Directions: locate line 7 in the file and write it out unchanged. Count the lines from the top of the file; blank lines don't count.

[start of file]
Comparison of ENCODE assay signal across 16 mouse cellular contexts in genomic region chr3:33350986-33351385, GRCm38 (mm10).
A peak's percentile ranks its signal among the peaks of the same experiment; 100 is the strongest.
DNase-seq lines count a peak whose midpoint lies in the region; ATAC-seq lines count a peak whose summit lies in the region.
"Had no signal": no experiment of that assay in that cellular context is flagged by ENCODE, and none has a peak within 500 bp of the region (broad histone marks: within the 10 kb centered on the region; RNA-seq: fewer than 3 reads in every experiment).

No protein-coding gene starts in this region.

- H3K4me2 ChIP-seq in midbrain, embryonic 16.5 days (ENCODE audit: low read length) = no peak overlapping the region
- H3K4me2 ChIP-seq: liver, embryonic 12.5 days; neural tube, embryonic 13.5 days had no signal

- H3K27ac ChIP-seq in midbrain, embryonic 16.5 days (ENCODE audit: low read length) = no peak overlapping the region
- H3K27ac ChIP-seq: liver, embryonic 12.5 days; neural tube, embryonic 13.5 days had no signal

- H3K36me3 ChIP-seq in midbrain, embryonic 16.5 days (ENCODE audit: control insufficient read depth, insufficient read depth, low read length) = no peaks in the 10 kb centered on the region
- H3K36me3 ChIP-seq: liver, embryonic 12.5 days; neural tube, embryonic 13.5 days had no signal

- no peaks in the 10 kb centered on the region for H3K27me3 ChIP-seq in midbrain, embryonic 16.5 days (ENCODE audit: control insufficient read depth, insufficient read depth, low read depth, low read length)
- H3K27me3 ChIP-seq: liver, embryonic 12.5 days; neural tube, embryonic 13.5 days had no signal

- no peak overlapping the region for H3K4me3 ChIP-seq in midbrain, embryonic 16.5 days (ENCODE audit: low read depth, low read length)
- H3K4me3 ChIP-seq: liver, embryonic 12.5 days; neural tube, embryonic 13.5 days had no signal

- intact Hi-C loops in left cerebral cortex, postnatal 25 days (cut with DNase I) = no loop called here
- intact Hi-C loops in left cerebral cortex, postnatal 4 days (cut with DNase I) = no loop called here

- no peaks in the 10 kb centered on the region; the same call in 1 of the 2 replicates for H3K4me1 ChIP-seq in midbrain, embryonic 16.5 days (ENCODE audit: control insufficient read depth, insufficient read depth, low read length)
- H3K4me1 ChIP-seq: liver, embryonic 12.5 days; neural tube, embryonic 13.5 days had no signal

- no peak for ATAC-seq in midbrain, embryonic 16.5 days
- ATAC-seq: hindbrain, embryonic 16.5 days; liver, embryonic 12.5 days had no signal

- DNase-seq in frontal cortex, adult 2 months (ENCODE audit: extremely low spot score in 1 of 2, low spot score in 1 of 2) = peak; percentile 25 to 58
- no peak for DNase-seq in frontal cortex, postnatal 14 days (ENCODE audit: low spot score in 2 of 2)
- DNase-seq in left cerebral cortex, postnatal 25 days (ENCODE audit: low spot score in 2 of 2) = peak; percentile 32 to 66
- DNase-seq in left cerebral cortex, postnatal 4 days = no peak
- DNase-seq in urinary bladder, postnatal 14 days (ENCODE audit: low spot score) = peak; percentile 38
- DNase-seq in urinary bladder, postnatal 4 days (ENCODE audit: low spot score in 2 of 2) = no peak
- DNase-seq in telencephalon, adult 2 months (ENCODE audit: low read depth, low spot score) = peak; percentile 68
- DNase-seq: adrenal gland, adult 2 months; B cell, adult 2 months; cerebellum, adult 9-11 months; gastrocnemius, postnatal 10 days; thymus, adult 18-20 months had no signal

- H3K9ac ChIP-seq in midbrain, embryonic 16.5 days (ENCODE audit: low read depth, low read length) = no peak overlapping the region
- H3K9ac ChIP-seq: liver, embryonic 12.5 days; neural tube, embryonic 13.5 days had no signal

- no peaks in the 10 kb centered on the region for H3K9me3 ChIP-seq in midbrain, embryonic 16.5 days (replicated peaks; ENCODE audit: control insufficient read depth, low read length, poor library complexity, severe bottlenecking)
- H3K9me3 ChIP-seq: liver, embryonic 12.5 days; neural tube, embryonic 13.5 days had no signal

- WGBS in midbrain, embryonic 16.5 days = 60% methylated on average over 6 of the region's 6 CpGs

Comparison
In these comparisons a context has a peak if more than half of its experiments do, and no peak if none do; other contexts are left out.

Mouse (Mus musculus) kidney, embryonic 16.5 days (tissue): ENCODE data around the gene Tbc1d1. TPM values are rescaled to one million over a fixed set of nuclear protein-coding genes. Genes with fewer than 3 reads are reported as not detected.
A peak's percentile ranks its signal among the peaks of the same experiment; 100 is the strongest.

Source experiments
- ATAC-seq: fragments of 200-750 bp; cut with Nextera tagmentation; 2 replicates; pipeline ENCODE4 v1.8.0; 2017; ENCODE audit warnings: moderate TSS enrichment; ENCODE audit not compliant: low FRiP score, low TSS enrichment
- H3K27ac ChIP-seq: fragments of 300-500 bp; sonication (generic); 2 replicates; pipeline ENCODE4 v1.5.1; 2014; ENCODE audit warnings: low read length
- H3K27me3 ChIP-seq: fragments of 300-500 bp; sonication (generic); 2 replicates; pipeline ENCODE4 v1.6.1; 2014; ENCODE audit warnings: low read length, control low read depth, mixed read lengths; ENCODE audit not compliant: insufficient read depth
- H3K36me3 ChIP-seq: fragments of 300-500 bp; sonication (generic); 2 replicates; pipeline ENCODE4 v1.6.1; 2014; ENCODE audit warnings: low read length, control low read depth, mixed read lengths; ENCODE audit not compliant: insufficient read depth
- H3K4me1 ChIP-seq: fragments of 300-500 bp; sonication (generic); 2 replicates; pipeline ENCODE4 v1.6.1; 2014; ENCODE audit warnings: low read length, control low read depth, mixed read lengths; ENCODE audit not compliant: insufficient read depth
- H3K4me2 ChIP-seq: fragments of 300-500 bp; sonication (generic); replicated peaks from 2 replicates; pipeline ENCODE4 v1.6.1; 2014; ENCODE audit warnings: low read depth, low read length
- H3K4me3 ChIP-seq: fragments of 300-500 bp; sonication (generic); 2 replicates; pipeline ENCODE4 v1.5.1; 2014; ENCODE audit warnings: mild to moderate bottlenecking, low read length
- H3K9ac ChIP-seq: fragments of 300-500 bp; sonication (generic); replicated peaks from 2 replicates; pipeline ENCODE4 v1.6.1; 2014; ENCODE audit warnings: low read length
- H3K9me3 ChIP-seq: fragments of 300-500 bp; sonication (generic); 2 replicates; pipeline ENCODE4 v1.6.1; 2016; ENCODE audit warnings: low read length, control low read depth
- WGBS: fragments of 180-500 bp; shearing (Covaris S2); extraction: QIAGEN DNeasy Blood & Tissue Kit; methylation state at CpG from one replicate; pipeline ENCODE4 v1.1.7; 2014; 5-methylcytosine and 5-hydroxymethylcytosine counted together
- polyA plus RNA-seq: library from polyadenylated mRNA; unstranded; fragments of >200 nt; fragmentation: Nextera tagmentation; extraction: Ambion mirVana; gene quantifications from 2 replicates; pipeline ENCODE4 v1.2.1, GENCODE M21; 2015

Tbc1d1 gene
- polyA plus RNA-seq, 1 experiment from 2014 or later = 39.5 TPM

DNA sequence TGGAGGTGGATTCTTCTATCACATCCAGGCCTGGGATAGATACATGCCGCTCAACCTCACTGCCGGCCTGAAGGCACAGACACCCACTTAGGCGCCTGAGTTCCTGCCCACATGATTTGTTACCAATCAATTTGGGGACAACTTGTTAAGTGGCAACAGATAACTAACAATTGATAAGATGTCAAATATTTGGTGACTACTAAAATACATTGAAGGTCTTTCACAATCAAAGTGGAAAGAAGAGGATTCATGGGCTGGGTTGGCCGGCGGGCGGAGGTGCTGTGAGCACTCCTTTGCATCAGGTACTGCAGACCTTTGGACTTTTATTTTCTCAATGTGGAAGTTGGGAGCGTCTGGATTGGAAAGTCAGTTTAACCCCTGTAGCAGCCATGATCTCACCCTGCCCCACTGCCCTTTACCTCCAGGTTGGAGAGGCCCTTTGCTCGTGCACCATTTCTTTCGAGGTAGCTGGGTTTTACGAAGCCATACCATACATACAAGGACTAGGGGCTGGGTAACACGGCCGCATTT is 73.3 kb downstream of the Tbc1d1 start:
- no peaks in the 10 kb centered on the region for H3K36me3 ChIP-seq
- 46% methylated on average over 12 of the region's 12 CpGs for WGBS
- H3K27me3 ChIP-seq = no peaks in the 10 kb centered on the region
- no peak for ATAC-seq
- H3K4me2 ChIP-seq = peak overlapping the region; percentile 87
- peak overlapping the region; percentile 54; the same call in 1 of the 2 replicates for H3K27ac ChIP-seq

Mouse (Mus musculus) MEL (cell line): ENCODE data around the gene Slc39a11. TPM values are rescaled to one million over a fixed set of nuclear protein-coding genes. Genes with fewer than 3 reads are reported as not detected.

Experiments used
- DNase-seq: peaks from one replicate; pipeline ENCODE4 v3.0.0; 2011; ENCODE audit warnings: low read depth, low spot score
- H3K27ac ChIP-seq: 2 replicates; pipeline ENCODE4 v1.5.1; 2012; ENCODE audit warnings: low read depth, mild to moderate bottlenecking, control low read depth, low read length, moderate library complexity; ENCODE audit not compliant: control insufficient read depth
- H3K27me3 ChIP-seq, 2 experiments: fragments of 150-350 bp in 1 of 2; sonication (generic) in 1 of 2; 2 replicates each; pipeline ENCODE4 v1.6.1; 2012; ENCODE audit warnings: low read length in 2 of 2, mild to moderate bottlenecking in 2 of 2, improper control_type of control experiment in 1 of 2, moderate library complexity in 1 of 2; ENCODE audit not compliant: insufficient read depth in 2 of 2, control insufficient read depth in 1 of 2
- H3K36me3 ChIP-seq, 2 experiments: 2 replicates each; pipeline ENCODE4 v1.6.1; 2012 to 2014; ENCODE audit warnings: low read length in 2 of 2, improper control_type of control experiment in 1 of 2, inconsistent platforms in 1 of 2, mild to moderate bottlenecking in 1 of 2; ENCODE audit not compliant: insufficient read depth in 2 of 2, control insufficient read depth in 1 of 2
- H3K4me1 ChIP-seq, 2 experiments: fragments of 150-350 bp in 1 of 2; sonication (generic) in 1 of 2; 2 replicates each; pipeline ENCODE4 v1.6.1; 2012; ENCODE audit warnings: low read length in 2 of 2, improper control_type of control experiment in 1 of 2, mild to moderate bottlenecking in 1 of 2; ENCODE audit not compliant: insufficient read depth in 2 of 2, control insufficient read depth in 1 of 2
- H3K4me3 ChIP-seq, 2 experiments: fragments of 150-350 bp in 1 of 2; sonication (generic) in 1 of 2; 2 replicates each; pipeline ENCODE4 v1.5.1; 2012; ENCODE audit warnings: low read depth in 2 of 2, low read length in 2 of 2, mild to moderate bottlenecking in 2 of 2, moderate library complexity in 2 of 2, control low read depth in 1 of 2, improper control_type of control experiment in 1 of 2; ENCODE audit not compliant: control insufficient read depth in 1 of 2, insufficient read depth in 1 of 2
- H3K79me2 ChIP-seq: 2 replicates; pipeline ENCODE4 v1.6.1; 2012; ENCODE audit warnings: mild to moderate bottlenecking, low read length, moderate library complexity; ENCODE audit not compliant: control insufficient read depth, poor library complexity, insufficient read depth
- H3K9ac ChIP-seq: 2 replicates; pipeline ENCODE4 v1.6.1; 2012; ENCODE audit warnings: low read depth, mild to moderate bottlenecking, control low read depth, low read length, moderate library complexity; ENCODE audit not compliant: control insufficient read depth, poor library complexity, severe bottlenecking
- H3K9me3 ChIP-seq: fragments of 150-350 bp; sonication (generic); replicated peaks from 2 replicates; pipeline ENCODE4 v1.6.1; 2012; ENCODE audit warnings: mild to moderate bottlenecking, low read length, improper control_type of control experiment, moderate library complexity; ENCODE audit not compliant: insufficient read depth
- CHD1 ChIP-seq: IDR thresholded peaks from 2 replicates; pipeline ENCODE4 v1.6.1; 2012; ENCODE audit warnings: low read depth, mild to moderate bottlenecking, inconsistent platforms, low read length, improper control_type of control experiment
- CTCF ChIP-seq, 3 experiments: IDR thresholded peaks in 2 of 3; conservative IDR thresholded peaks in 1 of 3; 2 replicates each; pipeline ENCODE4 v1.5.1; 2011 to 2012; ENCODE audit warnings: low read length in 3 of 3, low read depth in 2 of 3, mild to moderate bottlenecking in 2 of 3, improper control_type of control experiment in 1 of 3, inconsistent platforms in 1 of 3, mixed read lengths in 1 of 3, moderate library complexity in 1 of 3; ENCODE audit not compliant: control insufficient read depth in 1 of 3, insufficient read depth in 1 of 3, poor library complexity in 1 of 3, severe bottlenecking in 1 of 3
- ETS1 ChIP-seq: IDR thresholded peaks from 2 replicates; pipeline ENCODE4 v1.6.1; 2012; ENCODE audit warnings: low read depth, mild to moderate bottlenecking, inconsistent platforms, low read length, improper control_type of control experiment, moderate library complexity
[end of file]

- H3K4me2 ChIP-seq: liver, embryonic 12.5 days; neural tube, embryonic 13.5 days had no signal